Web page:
How To Install Door Casing
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Now that you’ve installed a new energy-efficient front door, your home radiates curb appeal. Inside, though, we have one more project to complete the new look – door casing. With the right tools and a little know-how, installing door casing is a job any DIYer can accomplish. Join the At Home channel’s host, Jeff Wilson, for a quick lesson on how to install simple casement trim around a new front door.
Necessary Tools and Materials
- Wood trim
- Tape measure
- Hand miter saw – compound miter saw
- Safety glasses (for use around miter saw and/or nail gun)
- Finish nails – 4d, 6d, 8d,
- Hammer (or pneumatic finish nail gun)
- Nail set
- Paintable caulking
- Paint brush
How to Install Door Casing
First you need to select the desired trim. We’re using a 3 1/4” colonial-style primed wood, but you may want to choose a different profile, narrower trim, or a prefinished or stainable version. Composite and vinyl trim are also available.
Make sure you get enough trim. For the typical front door, you will need three pieces of trim – two pieces a little longer than 7’ and a shorter piece for the head that will be a little less than 4'. Keep in mind when you buy the trim that you not only need enough total linear footage, but you need to make sure you can get all the cuts you need without having to splice.
1. Safety check. Use safety glasses and gloves for demolition work. Use safety glasses and ear protection around power tools. Always read the manufacturer’s directions before using power tools.
2. Prepare the work area.
- If you are replacing door casing, use a pry bar and block of wood to carefully pry the existing casing from the wall and door jamb.
- You may also need to remove a portion of the baseboard if the new door casing is a different-sized profile. Be sure to save the baseboard for reattachment after installing the new door casing and adjusting the baseboard length.
- Use a utility knife to score any paint or caulk lines to prevent damage to the paint or wall surface.
3. Mark the desired reveal (typically 3/16” - 1/4”) from the inside edge on the jamb face. This is important because it will tell you just how long each piece will need to be.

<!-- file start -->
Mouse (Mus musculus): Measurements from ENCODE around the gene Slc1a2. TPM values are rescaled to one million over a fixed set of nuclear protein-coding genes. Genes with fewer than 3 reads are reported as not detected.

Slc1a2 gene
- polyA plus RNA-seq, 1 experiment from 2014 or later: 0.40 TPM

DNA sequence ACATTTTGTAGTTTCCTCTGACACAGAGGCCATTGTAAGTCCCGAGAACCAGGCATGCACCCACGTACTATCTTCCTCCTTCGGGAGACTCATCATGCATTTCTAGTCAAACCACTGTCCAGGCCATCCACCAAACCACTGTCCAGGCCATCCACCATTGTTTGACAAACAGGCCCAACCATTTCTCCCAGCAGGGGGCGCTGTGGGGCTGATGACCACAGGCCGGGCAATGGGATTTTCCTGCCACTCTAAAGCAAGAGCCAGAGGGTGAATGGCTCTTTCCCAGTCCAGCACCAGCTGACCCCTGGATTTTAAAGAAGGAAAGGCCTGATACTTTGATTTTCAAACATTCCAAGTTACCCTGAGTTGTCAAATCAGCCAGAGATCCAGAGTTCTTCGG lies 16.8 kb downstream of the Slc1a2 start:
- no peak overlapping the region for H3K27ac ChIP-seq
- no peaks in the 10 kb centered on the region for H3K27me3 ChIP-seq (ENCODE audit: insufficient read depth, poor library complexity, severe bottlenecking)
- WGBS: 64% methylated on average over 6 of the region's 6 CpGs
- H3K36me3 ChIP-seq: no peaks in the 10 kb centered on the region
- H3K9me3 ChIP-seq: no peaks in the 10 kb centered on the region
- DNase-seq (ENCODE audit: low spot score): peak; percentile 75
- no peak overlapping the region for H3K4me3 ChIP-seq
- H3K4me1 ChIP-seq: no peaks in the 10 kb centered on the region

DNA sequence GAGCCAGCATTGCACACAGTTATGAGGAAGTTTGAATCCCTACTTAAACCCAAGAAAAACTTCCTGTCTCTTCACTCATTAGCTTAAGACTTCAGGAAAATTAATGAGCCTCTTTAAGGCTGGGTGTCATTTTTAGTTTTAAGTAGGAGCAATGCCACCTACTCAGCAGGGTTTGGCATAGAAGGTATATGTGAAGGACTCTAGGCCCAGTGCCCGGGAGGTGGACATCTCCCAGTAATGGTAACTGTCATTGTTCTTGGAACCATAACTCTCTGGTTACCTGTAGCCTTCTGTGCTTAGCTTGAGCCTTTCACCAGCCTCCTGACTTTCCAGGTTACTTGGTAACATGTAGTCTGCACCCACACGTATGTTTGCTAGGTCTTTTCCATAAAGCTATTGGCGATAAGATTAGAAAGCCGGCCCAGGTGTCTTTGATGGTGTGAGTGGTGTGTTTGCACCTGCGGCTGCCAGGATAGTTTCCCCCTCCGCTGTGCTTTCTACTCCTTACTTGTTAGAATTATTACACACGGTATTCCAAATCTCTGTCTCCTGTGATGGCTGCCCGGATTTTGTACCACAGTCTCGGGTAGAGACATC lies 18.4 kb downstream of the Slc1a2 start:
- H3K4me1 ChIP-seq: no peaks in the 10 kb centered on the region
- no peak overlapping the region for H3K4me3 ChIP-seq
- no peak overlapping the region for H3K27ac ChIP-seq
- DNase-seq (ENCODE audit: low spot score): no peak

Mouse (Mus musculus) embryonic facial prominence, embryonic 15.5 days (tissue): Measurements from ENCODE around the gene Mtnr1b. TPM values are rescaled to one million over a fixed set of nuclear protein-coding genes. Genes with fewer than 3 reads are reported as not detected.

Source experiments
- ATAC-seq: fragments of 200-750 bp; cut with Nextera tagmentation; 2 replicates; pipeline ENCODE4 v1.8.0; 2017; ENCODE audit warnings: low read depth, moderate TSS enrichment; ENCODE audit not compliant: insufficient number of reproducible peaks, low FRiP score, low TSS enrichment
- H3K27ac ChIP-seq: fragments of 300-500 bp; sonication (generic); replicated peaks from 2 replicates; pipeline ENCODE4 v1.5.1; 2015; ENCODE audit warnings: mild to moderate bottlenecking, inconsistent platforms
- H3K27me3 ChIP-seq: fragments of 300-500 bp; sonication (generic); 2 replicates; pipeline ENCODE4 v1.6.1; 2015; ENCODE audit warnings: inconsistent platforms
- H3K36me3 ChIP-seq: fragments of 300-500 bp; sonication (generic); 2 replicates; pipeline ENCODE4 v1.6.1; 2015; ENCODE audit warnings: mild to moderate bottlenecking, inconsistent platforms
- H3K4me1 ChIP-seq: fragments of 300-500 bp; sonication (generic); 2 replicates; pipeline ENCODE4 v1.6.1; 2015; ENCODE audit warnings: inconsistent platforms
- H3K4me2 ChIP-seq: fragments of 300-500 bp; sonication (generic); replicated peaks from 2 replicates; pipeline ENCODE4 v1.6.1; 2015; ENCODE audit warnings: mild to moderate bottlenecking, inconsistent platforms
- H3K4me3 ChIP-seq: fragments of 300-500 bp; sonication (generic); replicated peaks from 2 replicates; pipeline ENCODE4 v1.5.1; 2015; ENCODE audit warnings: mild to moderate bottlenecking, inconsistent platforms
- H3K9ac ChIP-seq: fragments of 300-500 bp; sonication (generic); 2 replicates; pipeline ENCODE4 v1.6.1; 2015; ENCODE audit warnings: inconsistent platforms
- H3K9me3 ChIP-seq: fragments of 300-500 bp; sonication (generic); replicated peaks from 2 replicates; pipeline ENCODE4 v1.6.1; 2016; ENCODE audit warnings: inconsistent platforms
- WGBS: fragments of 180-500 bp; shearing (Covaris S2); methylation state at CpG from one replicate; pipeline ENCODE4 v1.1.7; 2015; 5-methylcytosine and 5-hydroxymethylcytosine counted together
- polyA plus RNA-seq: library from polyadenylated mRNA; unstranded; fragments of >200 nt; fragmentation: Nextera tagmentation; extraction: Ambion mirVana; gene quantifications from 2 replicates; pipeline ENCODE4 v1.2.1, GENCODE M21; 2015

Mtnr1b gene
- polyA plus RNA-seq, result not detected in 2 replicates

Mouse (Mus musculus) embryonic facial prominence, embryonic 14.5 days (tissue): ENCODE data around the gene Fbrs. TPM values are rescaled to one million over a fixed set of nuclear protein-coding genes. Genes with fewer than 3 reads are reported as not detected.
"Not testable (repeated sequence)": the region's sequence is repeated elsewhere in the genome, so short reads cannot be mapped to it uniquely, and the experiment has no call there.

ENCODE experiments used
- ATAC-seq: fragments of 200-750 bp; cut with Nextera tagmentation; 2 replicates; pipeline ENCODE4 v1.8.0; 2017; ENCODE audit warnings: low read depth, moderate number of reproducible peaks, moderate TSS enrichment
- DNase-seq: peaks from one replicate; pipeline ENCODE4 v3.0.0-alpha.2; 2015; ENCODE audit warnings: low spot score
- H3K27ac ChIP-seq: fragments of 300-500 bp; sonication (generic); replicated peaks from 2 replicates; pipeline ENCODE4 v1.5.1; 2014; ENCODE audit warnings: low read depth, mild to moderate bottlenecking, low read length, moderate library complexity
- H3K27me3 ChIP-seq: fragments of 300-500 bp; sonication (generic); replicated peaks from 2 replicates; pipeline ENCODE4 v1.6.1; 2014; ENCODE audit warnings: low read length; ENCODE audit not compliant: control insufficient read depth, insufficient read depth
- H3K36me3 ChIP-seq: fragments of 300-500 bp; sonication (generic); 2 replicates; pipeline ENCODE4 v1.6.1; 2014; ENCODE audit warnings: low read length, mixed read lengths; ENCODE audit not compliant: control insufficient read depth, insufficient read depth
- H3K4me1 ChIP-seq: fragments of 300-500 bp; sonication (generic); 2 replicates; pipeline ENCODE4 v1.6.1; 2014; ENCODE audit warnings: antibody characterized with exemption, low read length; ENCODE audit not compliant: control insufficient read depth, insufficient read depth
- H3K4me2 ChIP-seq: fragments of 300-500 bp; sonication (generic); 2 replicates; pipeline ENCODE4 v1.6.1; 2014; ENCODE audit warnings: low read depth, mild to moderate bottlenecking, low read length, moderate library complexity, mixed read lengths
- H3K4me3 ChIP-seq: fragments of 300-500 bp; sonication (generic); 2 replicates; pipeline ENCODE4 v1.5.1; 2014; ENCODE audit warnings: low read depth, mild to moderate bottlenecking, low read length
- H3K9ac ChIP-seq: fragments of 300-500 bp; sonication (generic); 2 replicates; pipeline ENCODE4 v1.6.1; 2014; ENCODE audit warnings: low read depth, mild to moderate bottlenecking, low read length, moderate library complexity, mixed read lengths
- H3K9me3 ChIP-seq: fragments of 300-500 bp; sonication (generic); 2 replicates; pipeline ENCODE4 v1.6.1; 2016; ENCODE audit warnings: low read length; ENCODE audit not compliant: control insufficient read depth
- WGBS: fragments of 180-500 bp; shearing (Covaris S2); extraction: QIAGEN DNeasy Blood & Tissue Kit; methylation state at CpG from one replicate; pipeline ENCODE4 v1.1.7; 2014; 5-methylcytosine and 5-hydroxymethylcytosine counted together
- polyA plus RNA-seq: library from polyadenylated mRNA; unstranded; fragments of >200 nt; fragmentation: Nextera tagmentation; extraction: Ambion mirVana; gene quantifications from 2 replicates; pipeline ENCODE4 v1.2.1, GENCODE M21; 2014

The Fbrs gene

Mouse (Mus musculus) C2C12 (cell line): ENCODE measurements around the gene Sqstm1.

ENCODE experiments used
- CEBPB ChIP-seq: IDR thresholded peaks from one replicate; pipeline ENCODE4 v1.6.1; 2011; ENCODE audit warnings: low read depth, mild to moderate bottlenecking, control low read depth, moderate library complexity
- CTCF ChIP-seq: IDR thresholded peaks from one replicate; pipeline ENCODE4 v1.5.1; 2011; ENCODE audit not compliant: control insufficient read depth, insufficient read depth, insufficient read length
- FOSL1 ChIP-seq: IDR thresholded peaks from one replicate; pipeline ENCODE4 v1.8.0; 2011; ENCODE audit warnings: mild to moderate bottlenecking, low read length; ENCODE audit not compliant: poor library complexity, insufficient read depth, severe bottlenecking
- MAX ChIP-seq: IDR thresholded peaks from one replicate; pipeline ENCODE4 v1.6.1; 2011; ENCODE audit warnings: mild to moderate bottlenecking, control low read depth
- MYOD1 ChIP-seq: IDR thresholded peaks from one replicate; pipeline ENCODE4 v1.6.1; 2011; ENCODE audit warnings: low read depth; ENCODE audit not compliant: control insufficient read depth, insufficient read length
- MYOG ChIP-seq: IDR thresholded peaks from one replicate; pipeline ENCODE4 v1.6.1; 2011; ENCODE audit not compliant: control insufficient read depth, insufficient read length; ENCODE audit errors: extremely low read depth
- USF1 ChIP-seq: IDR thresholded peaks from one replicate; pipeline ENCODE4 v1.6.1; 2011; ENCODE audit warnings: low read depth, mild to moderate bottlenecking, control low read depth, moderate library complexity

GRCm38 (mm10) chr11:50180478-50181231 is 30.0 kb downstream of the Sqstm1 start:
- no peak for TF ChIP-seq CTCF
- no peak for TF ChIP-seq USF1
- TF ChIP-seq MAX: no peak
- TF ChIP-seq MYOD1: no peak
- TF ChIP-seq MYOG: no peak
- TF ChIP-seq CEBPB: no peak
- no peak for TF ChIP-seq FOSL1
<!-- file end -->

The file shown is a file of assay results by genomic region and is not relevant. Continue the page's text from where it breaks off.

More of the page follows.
4. Measure up from the bottom on one side to the bottom edge of the top jamb and add as necessary for the reveal along the head jamb 1/4". It’s always a good idea to check both sides to make sure they’re the same.
5. Cut the side pieces using the power miter saw.
- A hand miter saw and box could also be used.
- Cut the trim on the saw table with the fat side – the outside edge – against the fence.
- For the left-side casing, set the angle to 45 degrees left, mark the measurement to the short side, and lay it on the table so that the piece to keep is on the left. Cut slightly long and trim to get the best cut.
- For the right-side casing, reverse the angle to 45 degrees right, mark the measurement to the short side, and lay it on the table so that the piece to keep is on the right.
6. Install the left piece, and nail it into place with finish nails.
- Remember that there is a gap between the door jamb and the rough opening studs, so you’ll want some of your nails to go into the jamb edge and some to go into the rough door frame studs.
- 2” finish nails work best for anchoring to the rough door frame studs.
- Smaller finish nails (1 1/4”) work well for nailing into the door jamb edge.
7. Install the right piece the same as the left, maintaining the desired reveal on the jamb face.
8. Measure and cut the top piece. You will be cutting on 45 degrees on either end, making a V. Make your first cut on either side, then measure the length, and make your second cut in the other direction. It is better to err on the long side and test-fit the piece. If it’s too long, shave off a tiny bit at a time until it fits perfectly. It may take a few tries, but getting the right fit will be worth it.
9. Install the head piece the same as the side pieces.
10. Set, or recess, the nails with a nail set.
11. Fill the nail holes, corner joints, and any gaps between the trim and the wall with painter's caulk.
12. Once you’ve set all of the nails and caulked the holes and joints, it is time for a coat of paint.
13. If you’re using prestained or manufacturer-finished wood trim, you can fill the nail holes with color coordinated wax sticks available at most hardware and DIY centers.
Ryan is a Registered Architect who earned a Bachelor of Architecture from the University of Kentucky in 1998. His experience in a broad spectrum of architectural projects includes design and project management in multi-family residential, general commercial, and institutional projects. This architectural experience is balanced with a background in general contracting of residential and light commercial construction projects. Ryan’s knowledge and ability as both architect and builder enable him to address both the technical and practical sides of the comprehensive body of construction knowledge.Website: carpicodesign.com/